Written by Wendy Kaplan, email@example.com Wednesday, 02 October 2013 15:01
On any given day, crowds of people enjoy the newly completed portions of the Bethpage Bikeway Extension Project. From curious first timers to devoted regulars, the paths are filled with pedestrians, hikers, bikers, in-line skaters, racers and joggers all day long, into the evening.
Bethpage State Parkway was built in the 1930s to provide access to Bethpage State Park. The adjacent 8-mile bike path was built by New York State in the 1970s in order to connect Massapequa and the Massapequa Preserve, on the southern end of the parkway, to Bethpage State Park, on the northern end.
According to the New York State Department of Transportation, the extension of the Bethpage Parkway Bikeway was initiated to “further provide non-motorized access to recreational and employment facilities along the length of the bikeway and to improve air quality by converting some motorized traffic into non-motorized traffic.”
The final design of the Bikeway Extension was completed in 2011. There was a bid opening on April 21, 2011 and the contract was awarded on August 5, 2011, with an estimated completion date of July 3, 2012. This completion date was later extended to December 30, 2012 and is currently due to be finished on December 30, 2013. The delays are blamed on traffic signal and roadway crossing redesign.
According to the Department of Transportation, shared use path roadway crossings; including traffic signal work, striping, signs, over curb ramps, kiosks and minor asphalt paving are still to be completed at this time. New pedestrian signals and pushbuttons to existing signals, where the shared use path and bike lanes cross other roads, are also planned. While there will not be any new traffic signals, existing signals will be modified where the path crosses Old Country Road, Washington Avenue and Sunnyside Boulevard. Signal improvements also are being done where bike lanes cross Sunnyside Boulevard at Froelich Farm Boulevard and Woodbury Road.
A Department of Transportation official said safety improvements along local roads are ongoing.
“Haypath Road is a fairly low speed, narrow road with stop signs along it, so the work involves pavement markings and signing to warn motorists of the crossing,” according to the official. “Since Old Bethpage is wider and has higher speeds, flashing beacons are being installed in addition to pavement markings and signing. At Old Country Road, there is an existing signal which is being updated and additional signing and pavement markings will be placed.”
Officials said the project was intended to “extend the multiuse bike path six miles from Bethpage State Park to the Long Island Expressway, and then following the expressway and the Seaford-Oyster Bay Expressway to the Syosset Rail Road Station -- including pedestrian improvements at street crossings, replanting of eroded areas, parking
The shared use path was extended 5.7 miles and ends at Woodbury Road, just north of the Long Island Expressway. In addition, part of the existing path was rebuilt in Bethpage State Park and a short spur of approximately .3 miles was constructed near Woodbury Road. The on-road bike lanes continue to the intersection of South Woods Road and Woodbury Road. About two miles of bike lanes are being marked on local roads heading from the north end just west of Woodbury Road, up to approximately one mile from the Syosset Rail Road Station.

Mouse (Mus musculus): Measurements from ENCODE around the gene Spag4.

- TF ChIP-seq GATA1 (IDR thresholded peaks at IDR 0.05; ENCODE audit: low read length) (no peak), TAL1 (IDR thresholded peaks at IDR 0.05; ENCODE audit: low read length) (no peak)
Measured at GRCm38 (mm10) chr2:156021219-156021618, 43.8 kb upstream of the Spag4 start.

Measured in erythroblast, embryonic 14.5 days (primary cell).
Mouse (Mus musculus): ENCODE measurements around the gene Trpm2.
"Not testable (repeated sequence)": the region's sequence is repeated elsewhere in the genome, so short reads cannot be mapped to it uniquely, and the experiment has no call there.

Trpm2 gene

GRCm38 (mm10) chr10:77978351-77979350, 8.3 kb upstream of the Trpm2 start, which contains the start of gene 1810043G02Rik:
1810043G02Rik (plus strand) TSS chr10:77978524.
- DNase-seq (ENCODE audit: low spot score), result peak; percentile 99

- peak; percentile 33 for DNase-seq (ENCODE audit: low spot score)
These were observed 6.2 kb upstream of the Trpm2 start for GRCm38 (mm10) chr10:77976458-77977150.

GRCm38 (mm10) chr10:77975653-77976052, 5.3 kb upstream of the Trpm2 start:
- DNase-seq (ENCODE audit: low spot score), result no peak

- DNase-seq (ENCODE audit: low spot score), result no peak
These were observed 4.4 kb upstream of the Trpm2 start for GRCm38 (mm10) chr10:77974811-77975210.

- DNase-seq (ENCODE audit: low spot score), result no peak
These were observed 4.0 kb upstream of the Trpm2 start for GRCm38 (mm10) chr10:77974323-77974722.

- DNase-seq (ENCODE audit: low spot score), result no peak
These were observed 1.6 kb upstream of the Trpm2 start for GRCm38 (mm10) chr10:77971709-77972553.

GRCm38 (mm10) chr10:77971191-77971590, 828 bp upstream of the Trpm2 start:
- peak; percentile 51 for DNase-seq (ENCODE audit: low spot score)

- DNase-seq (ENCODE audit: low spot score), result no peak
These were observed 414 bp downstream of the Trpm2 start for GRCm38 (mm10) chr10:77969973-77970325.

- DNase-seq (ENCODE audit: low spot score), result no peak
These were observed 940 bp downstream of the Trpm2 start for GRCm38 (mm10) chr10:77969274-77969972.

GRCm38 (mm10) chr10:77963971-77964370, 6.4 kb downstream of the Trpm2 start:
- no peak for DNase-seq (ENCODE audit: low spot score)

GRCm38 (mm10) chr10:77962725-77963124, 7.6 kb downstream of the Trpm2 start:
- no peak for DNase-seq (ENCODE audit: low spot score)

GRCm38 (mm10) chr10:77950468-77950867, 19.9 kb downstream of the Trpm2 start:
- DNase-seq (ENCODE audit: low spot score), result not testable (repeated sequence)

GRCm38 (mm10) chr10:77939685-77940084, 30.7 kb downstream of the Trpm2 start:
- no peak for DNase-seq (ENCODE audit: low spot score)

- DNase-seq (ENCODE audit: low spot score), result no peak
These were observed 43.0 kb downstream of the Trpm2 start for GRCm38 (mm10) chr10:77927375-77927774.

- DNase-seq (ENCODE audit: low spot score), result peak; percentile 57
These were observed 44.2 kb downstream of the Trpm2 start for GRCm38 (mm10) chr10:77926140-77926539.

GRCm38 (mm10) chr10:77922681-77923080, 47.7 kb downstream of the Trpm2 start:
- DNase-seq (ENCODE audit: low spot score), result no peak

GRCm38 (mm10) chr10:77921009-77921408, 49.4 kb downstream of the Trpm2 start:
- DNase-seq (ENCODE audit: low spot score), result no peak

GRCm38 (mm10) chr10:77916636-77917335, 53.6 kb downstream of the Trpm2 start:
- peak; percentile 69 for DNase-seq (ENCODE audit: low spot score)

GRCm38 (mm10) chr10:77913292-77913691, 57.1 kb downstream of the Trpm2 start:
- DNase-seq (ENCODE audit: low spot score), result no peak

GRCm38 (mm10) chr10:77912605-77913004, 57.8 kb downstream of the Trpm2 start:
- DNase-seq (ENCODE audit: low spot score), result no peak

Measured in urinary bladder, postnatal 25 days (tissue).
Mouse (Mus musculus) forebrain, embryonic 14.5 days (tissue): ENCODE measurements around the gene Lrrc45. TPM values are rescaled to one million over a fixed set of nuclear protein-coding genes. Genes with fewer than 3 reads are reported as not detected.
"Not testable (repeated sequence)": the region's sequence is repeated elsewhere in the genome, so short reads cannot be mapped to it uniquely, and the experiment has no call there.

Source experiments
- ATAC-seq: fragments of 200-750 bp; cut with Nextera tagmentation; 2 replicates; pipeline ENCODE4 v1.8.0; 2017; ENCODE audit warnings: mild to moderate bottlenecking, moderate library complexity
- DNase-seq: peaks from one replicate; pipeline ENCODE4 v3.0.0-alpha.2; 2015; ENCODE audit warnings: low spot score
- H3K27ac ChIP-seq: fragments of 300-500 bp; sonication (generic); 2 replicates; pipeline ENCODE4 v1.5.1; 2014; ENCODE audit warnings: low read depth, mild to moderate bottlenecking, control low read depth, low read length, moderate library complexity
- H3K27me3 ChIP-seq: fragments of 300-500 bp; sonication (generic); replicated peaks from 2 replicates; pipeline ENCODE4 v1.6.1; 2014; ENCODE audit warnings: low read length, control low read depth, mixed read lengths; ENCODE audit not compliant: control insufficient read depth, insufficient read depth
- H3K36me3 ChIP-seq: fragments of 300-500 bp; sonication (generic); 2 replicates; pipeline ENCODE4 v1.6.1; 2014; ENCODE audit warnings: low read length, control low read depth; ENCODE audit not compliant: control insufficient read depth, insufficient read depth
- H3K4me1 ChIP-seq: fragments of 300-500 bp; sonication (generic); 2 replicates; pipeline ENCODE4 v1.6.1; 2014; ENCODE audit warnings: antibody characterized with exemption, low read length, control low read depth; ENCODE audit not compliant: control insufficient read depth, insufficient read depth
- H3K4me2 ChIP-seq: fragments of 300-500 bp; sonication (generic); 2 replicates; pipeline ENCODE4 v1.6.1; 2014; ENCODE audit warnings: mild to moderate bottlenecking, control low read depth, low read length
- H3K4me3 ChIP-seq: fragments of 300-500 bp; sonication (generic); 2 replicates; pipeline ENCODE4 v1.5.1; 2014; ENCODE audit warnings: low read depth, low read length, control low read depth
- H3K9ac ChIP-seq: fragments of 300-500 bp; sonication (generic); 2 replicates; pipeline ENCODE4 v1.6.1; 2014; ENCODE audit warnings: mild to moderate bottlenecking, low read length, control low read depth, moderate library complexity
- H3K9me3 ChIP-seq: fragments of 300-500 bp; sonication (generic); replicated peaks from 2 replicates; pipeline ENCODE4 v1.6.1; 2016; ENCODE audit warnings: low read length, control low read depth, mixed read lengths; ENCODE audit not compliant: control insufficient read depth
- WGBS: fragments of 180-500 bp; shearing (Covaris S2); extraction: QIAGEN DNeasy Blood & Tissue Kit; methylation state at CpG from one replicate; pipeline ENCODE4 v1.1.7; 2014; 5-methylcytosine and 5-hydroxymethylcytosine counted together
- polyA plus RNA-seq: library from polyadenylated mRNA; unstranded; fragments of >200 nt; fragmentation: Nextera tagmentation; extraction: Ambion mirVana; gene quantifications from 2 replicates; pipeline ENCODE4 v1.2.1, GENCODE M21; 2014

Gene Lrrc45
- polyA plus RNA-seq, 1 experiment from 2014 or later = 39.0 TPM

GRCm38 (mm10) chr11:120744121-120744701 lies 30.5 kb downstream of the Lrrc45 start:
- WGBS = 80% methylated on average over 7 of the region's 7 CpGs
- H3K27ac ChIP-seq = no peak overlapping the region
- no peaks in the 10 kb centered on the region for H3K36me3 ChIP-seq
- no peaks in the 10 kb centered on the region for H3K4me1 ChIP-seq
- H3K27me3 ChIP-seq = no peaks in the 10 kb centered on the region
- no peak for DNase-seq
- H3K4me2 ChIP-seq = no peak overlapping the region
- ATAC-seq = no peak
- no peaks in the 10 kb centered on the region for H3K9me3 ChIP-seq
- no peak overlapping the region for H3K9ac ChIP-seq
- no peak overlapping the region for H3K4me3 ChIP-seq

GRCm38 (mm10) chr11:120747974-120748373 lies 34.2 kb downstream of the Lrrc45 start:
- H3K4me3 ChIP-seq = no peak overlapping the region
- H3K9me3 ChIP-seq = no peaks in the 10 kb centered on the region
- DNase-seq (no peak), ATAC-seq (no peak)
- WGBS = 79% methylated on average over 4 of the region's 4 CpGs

The current construction contract cost of more than $6 million is being funded by Federal and New York State sources.
The bikeway extension can be accessed at several points along its span. As of now, parking is accessible at a lot at the Bethpage State Park picnic area. The New York State Department of Transportation is constructing three additional parking lots under this project, two are within Trail View State Park: at East Bethpage Road just north of Old Country Road, and Washington Avenue at Executive Drive. The other parking lot will be on Sunnyside Boulevard just north of Fairchild Road off Woodbury Road.
The extension is a shared-use paved path with mile markers placed every 0.1 miles within the Bethpage State Park and the Trail View State Park, between Haypath Road and the Long Island Expressway, as well as adjacent to the Long Island Expressway North Service Road and Sunnyside Blvd. It is an on-road bike route at Froehlich Farm Road, Woodbury Road, Piquets Lane, South Woods Road and Syosset-Woodbury Road.
Trail View State Park is a fairly new state park that was created by the New York State Office of Parks, Recreation and Historical Preservation. It extends from Bethpage State Park north through Old Bethpage, Plainview and Woodbury into Cold Spring Harbor. In addition to creating a shared-use path within the Trail View State Park, this bikeway extension project also created a new alignment for the Greenbelt Trail for hikers.
The Department of Transportation said “the recommended location of the bikeway extension on or adjacent to existing roadways would result in minimal impacts on wildlife habitat, national resources, and open space.” The department added “all construction materials and methods would be sensitive to historic and environmentally sensitive areas.”